Keith Haring (May 4, 1958 – February 16, 1990) was an artist and social activist whose work responded to the New York City street culture of the 1980s. Born in Reading, Pennsylvania, Haring grew up in Kutztown and was interested in art from an early age. From 1976 to 1978 he studied graphic design at The Ivy School of Professional Art, a commercial and fine art school in Pittsburgh. At age 19 Haring moved to New York City, where he was inspired by graffiti art, and studied at theSchool of Visual Arts.
Haring achieved his first public attention with chalk drawings in the subways of New York. The exhibitions were filmed by the photographer Tseng Kwong Chi. Around this time, “The Radiant baby” became his symbol. His bold lines, vivid colors, and active figures carry strong messages of life and unity. Starting in 1980, he organized exhibitions in Club 57. He participated in the Times Square Exhibition and drew, for the first time, animals and human faces. In 1981 he sketched his first chalk drawings on black paper and painted plastic, metal and found objects.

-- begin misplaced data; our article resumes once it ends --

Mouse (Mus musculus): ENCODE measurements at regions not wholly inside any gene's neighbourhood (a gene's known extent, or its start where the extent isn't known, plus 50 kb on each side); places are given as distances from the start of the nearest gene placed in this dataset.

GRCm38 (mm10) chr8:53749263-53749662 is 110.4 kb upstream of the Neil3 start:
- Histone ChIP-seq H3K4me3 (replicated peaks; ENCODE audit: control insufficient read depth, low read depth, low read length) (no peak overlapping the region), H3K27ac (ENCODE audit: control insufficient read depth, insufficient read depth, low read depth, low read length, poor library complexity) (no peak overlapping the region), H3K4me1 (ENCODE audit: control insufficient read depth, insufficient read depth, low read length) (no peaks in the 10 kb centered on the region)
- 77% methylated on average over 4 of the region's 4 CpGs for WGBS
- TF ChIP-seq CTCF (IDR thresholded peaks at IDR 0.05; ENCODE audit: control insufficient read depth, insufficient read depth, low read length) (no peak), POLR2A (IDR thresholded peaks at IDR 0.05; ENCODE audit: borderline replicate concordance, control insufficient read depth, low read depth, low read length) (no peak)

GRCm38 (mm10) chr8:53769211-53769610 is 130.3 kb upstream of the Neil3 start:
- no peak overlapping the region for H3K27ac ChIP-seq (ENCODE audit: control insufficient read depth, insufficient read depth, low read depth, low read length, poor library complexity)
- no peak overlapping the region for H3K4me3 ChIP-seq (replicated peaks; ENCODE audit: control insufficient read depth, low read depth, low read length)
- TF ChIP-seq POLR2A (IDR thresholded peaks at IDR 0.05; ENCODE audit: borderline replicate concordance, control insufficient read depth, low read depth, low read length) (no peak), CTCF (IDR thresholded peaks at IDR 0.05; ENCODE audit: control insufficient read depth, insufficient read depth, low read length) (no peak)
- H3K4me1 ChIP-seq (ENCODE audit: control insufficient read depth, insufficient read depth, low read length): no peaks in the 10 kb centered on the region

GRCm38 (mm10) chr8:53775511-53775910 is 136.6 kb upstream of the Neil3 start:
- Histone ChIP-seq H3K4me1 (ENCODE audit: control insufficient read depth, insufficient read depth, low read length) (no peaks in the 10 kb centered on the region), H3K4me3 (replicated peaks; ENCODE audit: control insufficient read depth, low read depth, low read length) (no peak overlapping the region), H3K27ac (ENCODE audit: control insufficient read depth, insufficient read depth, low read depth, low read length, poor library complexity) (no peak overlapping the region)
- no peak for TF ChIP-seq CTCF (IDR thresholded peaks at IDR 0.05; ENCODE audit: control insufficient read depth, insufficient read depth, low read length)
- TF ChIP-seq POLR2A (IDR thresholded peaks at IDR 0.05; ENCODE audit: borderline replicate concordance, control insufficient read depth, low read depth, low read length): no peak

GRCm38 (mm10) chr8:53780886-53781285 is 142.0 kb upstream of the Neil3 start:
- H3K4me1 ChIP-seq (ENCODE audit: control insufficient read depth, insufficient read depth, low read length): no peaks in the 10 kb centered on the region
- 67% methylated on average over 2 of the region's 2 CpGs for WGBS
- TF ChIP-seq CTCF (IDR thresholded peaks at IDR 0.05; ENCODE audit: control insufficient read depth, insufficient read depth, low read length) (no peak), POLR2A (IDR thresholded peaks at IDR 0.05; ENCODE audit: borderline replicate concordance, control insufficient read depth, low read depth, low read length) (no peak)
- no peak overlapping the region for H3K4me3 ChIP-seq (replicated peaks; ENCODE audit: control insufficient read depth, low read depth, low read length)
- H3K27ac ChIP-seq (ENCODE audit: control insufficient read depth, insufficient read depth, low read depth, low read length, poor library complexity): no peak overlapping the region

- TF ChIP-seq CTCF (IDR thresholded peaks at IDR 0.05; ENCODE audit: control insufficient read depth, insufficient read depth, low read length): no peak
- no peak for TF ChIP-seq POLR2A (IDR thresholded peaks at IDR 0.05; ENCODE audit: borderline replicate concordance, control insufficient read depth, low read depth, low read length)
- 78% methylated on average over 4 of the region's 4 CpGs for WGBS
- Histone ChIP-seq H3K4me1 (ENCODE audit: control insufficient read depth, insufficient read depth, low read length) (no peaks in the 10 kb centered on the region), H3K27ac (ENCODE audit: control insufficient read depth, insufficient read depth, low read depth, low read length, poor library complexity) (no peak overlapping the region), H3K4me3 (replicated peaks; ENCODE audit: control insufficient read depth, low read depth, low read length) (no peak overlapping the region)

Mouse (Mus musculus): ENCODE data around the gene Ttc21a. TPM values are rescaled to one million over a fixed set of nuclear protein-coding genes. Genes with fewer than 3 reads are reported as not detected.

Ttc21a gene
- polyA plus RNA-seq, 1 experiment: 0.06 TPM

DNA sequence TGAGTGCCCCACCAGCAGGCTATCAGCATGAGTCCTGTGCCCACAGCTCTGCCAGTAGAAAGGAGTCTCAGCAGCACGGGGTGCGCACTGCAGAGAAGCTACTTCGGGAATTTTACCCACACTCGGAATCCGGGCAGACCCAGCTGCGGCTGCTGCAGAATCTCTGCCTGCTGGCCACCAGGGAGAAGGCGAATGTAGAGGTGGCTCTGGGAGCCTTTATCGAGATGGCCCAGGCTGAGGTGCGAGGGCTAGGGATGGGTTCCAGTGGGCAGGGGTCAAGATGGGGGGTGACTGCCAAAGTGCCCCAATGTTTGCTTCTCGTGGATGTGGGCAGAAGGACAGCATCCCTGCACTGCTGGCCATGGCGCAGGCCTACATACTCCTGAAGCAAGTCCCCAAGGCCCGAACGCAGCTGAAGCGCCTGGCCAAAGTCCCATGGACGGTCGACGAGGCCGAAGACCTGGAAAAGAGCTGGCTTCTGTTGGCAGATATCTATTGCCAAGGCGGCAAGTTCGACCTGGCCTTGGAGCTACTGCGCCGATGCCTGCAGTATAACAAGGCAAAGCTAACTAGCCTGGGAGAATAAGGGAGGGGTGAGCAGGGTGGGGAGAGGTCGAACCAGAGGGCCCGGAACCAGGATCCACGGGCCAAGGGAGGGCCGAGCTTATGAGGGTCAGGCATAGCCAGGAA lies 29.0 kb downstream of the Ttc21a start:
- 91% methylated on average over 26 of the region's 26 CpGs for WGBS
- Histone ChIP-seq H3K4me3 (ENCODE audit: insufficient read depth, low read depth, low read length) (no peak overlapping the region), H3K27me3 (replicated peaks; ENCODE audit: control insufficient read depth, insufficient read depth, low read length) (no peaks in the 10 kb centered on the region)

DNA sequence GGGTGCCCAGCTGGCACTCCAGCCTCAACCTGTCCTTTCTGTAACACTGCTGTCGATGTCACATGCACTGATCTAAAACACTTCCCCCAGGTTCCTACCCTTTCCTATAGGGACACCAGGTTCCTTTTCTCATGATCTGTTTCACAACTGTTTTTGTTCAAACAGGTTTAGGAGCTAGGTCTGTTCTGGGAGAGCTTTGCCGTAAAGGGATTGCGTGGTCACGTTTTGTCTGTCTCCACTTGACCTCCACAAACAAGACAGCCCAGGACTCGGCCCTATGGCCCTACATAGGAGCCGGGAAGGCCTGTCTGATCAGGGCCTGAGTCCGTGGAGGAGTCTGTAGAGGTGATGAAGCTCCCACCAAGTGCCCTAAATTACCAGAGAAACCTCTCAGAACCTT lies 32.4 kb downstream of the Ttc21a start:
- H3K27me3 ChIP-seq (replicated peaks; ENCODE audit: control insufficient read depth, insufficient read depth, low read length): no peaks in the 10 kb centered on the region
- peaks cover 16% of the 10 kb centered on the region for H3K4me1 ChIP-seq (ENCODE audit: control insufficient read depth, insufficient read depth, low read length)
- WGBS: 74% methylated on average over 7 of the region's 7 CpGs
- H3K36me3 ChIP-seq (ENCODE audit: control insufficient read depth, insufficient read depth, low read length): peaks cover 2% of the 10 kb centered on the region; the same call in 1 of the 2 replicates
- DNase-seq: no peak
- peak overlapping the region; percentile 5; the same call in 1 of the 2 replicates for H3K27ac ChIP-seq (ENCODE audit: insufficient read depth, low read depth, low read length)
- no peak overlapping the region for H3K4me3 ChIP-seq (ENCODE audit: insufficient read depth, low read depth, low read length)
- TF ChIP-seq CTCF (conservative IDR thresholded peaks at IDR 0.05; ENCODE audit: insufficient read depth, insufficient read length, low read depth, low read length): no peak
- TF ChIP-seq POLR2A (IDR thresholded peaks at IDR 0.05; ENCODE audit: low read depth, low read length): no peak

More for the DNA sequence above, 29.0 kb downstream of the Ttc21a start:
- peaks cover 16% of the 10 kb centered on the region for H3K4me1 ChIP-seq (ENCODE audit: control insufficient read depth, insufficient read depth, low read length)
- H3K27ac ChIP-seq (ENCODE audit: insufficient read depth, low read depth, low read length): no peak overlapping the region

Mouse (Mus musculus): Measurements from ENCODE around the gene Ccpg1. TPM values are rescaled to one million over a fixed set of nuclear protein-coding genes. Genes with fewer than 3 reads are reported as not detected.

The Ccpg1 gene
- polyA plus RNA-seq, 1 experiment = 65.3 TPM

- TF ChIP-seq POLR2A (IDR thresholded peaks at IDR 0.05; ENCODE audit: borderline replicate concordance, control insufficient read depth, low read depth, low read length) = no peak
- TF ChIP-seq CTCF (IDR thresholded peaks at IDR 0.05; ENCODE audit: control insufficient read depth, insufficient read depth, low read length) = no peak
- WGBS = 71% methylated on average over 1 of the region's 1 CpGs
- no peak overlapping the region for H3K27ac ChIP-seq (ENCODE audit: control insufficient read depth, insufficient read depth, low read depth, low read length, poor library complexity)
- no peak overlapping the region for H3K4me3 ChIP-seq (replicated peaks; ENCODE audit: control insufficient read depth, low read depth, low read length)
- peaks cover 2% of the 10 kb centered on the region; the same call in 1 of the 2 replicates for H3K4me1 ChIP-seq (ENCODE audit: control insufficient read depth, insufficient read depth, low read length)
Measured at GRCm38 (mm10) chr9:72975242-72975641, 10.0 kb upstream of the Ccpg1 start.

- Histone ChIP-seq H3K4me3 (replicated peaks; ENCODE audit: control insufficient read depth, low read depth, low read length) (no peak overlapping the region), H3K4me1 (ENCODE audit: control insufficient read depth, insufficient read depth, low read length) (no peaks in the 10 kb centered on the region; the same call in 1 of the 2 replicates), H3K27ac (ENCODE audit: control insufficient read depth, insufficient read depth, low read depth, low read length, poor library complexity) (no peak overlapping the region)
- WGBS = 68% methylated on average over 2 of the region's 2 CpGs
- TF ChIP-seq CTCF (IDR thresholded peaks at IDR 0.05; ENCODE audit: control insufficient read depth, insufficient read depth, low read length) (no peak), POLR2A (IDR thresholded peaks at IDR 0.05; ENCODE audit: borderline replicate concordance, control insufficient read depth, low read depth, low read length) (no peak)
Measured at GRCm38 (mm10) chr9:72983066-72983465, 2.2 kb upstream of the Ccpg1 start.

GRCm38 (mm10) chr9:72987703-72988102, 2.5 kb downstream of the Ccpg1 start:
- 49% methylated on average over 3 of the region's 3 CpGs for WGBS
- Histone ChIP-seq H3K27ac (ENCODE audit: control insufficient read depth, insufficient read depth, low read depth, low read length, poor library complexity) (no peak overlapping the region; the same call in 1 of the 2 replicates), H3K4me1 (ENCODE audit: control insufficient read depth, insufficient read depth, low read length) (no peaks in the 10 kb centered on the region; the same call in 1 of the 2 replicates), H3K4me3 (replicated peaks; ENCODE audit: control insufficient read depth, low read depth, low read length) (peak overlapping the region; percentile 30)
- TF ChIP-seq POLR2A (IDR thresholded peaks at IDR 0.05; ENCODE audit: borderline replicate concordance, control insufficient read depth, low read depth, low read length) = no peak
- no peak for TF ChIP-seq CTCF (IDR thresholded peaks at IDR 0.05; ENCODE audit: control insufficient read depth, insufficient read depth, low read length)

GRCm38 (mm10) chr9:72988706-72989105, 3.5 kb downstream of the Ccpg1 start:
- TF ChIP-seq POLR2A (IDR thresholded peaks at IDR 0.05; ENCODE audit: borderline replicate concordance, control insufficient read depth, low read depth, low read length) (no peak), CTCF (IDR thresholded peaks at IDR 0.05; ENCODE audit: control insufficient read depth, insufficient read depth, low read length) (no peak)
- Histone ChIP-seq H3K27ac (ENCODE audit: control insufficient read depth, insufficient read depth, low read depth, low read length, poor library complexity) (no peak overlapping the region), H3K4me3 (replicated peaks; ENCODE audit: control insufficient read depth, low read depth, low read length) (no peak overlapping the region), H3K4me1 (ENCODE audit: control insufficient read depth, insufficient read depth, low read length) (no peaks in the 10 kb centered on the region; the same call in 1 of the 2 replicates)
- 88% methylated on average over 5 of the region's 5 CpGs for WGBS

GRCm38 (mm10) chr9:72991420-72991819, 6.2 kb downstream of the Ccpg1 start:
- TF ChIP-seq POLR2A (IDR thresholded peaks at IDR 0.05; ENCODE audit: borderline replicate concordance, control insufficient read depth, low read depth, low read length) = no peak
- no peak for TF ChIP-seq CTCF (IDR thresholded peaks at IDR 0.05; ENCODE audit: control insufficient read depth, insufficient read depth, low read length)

Haring contributed to the New York New Wave display in 1981, and had his first exclusive exhibition in the Tony Shafrazi Gallery. That same year, Haring took part in Documenta 7 in Kassel, Germany. By 1982, he established friendships with fellow artists Futura 2000, Kenny Scharf, Grace Jones, Madonna and Jean-Michel Basquiat. He took part in the Whitney Biennial in 1983, as well as in the São PauloBiennial. He got to know Andy Warhol, who was the theme of several of Haring’s pieces including “Andy Mouse.” His friendship with Warhol would prove to be a decisive element in his eventual success, particularly after their deaths. By expressing concepts of birth, death, love, sex and war, Haring’s imagery has become a widely recognized visual language of the 20th century. Haring died in 1990 of AIDS-related complications.